This is just what works for me- it may not work for everyone. But having a schedule- any schedule- is so helpful! I've been following this schedule just about a year now. It changed  little bit when Luke started school and I like that it can be fluid.There are literally a million different ways to clean, but this has been most effective for me

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I won't keep droning on and on about cleaning, snooze, but if you're interested in the printable,
you can download my copy here, or a blank version here


lukie boy

he'll be turning four in a few weeks and every so often, I'll turn the corner and see him doing something...big. And it hits me that he is a real boy now, and not a toddler, and certainly not a baby anymore. His legs are long and gangly (5T pants!) and he can (almost) make his own peanut butter sandwiches (hold the jelly, because that's fruit and fruit is EW). I love this boy.

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living room tour

welllllll, I've finally finished decorating our formal living room. This feels like a triumph, mainly because it's the first thing people see when they come through the door and for many moons it was empty and awkward. It has been so fun to decorate and find furniture and artwork for each room. And paint! After years of renting, it was so nice to put a fresh coat of paint on our walls. And now that this living room is done (and I love it), I am running out of rooms to decorate! I only have our master bedroom and the two upstairs bathrooms left. (not bad at the one year mark!)

herthreadedneedle living room tour

I added some personal artwork to this room. One of my favorites is this little black and white painting Elsie did. I wanted something unique and abstract, but I always over think the things I create. Plus, I feel pretty strongly about displaying my kids' art as "real" framed art in our home. So one morning while Luke was at school, I stripped Elsie down to her diaper, gave her a blank canvas and paint brush, and let her go at it. She was surprisingly deliberate about her brush strokes, and she did a better job than I would have! It's a treasure to have around for sure (and compliments the family portrait Luke painted in our living room...photos coming soon, but you  probably saw it on my instagram @rachfrakes).

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The F type picture is an inexpensive blueprint copy I printed out at Staples after designing it in Photoshop. The mirror I found at an antique store a few years back while shopping with my mom, and this island print is another one of my favorites.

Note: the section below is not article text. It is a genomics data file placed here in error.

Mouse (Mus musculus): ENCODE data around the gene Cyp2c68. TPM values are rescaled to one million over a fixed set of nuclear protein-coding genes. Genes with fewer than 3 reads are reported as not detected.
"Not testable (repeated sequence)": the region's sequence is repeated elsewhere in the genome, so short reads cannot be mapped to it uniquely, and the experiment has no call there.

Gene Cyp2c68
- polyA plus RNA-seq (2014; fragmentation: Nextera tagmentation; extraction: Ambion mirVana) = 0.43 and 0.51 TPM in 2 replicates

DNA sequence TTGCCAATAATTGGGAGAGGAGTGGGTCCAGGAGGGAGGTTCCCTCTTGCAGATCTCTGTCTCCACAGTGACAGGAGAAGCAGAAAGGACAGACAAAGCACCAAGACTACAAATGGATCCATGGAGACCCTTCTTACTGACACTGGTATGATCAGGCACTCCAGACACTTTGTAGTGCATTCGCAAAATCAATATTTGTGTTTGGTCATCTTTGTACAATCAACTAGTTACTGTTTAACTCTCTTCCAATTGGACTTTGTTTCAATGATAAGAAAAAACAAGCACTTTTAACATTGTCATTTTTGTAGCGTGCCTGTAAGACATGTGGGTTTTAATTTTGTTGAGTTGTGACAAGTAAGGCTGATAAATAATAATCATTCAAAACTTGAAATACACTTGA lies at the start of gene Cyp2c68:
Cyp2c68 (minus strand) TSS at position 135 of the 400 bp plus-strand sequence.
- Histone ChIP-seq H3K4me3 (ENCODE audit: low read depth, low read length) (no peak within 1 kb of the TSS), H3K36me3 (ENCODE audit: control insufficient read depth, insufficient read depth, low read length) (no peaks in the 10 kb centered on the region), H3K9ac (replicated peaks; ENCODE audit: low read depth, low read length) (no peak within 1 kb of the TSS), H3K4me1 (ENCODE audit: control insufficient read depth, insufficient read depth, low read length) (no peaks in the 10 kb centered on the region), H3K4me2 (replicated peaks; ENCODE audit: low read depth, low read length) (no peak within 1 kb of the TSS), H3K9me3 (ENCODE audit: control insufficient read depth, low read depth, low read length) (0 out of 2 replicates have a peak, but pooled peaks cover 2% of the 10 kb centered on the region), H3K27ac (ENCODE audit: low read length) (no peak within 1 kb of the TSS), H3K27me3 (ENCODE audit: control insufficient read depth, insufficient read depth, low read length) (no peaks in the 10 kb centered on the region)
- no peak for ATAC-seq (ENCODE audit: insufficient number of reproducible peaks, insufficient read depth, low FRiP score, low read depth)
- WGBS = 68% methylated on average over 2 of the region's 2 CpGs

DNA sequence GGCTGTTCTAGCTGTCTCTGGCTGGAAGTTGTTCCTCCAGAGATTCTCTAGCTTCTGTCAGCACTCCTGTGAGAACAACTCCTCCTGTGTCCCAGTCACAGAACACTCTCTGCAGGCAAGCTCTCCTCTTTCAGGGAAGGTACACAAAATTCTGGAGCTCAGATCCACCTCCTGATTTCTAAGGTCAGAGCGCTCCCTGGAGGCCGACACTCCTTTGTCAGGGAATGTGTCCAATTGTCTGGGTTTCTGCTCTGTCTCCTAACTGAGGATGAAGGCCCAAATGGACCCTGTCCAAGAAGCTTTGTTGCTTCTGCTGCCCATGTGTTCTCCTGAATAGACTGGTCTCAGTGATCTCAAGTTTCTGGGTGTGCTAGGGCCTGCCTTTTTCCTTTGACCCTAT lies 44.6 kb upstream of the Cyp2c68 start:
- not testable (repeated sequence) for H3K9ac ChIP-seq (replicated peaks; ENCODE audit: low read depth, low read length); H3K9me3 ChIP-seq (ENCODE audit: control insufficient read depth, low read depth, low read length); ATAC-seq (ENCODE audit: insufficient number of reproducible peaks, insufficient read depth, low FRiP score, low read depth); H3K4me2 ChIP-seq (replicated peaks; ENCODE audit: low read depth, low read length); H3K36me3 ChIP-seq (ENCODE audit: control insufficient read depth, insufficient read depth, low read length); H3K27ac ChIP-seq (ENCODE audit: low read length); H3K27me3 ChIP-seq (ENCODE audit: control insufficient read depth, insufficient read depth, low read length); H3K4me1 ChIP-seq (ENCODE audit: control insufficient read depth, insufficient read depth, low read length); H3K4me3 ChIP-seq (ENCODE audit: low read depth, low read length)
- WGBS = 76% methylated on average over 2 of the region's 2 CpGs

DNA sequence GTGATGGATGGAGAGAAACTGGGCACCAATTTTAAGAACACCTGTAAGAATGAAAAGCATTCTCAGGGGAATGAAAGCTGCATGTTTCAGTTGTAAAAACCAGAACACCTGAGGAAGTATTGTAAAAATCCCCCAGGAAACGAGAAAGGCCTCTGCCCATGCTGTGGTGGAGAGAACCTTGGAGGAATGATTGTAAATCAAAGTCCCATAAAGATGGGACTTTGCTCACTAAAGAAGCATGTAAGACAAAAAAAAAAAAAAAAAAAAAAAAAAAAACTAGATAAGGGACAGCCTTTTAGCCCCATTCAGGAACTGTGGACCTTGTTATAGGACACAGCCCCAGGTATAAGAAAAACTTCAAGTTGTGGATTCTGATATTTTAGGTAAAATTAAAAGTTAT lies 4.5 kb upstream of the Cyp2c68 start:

herthreadedneedle living room tour

 The photo is one I took while we were in Mexico, celebrating Travis' graduation. I ordered the canvas from TinyPrints, and personalized it a little bit with a line from the song Swing Life Away.
  Travis proposed to me under palm trees on the shores of La Jolla, and we were married a few minutes away from that spot in the San Diego temple.The song seemed appropriate since our love story has deep roots in that city, and one day, maybe one day, we'll end up back where the palm trees grow.

herthreadedneedle living room tour

I painted the lyrics directly to the canvas, and then got to work on the frame. It was originally an oak color, and it wouldn't take stain, so I ended up spray painting it white. Then it was too white, so I stained over the white paint, and that was better. It still wasn't quite right, so I added some gold leafing I had laying around to compliment the gold mirror.

herthreadedneedle living room tour
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herthreadedneedle living room tour

 That green chair is probably my favorite thing in the room. My father in law acquired it several years ago as a bit of temporary furniture while they were in the middle of a move. He thought it was the ugliest thing, but offered it to us because we were poor and newly married and Travis hates it too, but so help me, I WILL NEVER GET RID OF IT. Because it is fantastic, and so comfortable. 

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couch is from macy's, side table is from target, rug is from rugsusa, curtains are ikea, children are mine

herthreadedneedle living room tour

the sun streams in the the late afternoon, and this couch is our new favorite place to cuddle up with a book before dad comes home.